There is an interesting story around omelette. It is said that when Napoleon Bonaparte and his huge army was marching through the French countryside, they decided to take a night halt and the local innkeeper prepared omelettes for the army. Napoleon fell for this unique egg preparation and asked the people of the town to bring all the eggs in the area and prepare a huge omelette for his army. Omelette is a French word which is said to have come into use somewhere around 16th century although it was being prepared across the world in its various forms since the time of undocumented history.
Each country has its own way of preparing an omelette. The French omelette is fluffy and unbrowned and has tomatoes and herbs, Indian omelette has onions, coriander and green chillies and is spicy, in Iran among other varieties there is Nargesi or Spinach omelette, the Italian omelette or Frittata is loaded with veggies and cheese and even has pasta, Tamagoyaki is traditional Japanese omelette which has mirin, soy sauce and bonito flakes and the Spanish omelette has potatoes just like in US they add ham in their eggs.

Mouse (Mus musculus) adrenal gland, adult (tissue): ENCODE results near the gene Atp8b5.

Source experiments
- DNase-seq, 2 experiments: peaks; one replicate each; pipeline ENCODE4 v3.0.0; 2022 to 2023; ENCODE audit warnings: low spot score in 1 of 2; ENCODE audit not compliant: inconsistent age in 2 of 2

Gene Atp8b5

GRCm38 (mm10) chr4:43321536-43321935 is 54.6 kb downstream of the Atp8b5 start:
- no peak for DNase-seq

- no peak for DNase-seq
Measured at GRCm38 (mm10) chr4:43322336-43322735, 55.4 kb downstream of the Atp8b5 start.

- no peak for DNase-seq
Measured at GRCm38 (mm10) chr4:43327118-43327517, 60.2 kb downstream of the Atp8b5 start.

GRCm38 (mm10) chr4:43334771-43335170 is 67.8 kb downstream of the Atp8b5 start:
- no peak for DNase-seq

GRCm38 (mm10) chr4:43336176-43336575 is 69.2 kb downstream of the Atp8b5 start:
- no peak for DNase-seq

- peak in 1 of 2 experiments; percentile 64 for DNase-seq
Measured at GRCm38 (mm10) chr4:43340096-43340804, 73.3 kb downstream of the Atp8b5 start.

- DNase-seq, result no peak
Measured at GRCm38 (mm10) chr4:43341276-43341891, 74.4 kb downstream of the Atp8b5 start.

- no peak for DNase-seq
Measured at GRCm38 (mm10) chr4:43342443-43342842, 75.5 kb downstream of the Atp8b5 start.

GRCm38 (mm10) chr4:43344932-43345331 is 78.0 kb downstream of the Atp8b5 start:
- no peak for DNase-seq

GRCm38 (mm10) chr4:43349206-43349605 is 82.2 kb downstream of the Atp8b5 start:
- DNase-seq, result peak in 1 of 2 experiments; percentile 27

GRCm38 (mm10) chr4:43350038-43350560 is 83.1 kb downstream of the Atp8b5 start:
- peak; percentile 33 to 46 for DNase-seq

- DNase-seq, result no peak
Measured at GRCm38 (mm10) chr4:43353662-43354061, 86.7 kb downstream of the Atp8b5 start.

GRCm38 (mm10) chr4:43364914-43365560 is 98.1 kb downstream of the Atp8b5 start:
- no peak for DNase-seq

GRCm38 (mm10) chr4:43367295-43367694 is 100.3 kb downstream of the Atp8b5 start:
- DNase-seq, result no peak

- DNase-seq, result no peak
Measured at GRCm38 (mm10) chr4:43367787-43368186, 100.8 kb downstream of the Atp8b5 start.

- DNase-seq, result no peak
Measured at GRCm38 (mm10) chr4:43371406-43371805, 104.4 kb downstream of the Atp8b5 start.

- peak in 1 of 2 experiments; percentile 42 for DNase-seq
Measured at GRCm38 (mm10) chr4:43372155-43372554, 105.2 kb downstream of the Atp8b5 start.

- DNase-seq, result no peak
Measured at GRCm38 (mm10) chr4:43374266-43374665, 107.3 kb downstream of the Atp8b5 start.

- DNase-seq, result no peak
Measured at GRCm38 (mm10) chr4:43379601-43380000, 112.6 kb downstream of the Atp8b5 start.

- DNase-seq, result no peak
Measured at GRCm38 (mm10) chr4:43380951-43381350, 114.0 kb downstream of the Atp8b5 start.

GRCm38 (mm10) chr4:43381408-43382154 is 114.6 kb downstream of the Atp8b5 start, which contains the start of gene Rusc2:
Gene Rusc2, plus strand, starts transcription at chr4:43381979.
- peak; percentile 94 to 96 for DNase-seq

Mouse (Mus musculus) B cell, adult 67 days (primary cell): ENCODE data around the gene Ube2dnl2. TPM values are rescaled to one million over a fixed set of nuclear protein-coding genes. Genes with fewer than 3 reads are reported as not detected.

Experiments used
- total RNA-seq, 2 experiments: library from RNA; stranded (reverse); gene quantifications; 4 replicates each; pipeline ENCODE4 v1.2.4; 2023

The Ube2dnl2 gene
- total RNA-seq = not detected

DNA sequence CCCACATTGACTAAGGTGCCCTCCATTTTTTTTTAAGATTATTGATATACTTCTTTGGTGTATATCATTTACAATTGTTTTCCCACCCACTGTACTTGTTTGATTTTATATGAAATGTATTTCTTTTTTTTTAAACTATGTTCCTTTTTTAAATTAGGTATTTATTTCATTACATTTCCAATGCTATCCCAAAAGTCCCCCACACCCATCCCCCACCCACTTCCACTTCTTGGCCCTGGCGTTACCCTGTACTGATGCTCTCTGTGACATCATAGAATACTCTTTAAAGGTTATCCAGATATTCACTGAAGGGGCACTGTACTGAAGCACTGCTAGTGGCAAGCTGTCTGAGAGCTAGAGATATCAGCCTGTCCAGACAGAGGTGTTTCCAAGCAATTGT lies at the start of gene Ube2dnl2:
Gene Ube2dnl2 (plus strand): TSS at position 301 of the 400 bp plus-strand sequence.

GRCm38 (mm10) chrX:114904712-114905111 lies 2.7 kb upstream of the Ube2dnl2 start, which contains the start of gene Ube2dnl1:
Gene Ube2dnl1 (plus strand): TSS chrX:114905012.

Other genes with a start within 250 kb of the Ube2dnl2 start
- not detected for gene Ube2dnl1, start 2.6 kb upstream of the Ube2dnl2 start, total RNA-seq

Making an omelette is not an easy task. You may be doing everything right since the beginning but as you try to flip it, the omelette breaks and you are left with no option but to turn it into scrambled eggs, which must surely have been the invention of unsuccessful omelette makers!
Whisking is important
The most important step is chopping the ingredients right. If they are large in size, they will not cook well, leaving your omelette squishy and tasteless. Chop very finely one onion, 1 green chilly, 1 tomato (optional), 1 sprig coriander leaves and keep aside. Beat 3 eggs thoroughly. You must use a whisker for this. Add salt to taste and one pinch pepper powder at this stage. Add 2 tsp milk. This will make the omelette fluffier. Now add the vegetables and mix further.
Cooking it right
Heat a pan and add oil/butter to it. Two to three teaspoons should be sufficient. The oil should be smoking hot. Now add the egg mixture and reduce the flame. Cover and cook on low flame. Covering it would help the omelette fluff up. Now when you see the egg leaving the sides of the pan slowly flip it. Insert the spatula deep inside the egg and then slightly lift it and flip. Most of the times, the omelette breaks because we are in a hurry of flipping half cooked eggs. Allow it to cook well first and then flip.
If you like to add cheese to your omelette, add it at the right time. If you are using creamy cheese, add it when the omelette has been flipped and cover it by folding the omelette. It will melt the cheese well. Avoid adding cheese while beating the eggs. It not just burns the cheese but also breaks the omelette. If you are adding grated cheese, do with when the omelette is almost about to be cooked and ensure you cover the omelette with a lid and cook on low flame for 2 minutes.